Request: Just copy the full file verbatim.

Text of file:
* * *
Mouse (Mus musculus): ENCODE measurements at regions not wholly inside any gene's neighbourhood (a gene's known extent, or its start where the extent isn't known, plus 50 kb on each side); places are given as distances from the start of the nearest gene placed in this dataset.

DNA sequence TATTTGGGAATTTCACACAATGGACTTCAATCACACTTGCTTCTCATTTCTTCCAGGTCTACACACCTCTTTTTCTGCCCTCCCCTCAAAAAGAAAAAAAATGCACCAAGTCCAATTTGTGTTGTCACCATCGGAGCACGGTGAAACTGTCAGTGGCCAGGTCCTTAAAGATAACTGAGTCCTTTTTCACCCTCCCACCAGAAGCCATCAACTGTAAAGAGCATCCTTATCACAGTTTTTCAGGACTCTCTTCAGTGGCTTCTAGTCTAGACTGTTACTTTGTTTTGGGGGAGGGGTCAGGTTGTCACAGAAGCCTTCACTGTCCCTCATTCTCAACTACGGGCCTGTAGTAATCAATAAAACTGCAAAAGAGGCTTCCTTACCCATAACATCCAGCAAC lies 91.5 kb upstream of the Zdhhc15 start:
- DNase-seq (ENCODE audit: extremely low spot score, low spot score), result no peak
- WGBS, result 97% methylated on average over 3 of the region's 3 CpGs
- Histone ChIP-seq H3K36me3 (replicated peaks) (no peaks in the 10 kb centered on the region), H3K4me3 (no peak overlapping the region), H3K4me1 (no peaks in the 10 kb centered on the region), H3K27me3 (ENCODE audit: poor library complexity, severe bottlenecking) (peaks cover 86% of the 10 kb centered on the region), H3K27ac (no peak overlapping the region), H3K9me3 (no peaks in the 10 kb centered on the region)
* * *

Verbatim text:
Mouse (Mus musculus): ENCODE measurements at regions not wholly inside any gene's neighbourhood (a gene's known extent, or its start where the extent isn't known, plus 50 kb on each side); places are given as distances from the start of the nearest gene placed in this dataset.

DNA sequence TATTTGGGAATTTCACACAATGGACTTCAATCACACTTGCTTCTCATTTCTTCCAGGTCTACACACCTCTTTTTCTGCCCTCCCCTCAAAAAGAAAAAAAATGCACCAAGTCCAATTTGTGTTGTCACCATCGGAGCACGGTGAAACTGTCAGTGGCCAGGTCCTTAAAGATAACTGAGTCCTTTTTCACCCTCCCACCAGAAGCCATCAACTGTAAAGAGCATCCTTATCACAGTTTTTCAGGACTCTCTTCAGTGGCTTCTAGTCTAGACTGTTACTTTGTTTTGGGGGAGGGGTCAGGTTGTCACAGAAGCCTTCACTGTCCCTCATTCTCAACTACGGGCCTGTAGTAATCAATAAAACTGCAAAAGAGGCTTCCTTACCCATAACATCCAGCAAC lies 91.5 kb upstream of the Zdhhc15 start:
- DNase-seq (ENCODE audit: extremely low spot score, low spot score), result no peak
- WGBS, result 97% methylated on average over 3 of the region's 3 CpGs
- Histone ChIP-seq H3K36me3 (replicated peaks) (no peaks in the 10 kb centered on the region), H3K4me3 (no peak overlapping the region), H3K4me1 (no peaks in the 10 kb centered on the region), H3K27me3 (ENCODE audit: poor library complexity, severe bottlenecking) (peaks cover 86% of the 10 kb centered on the region), H3K27ac (no peak overlapping the region), H3K9me3 (no peaks in the 10 kb centered on the region)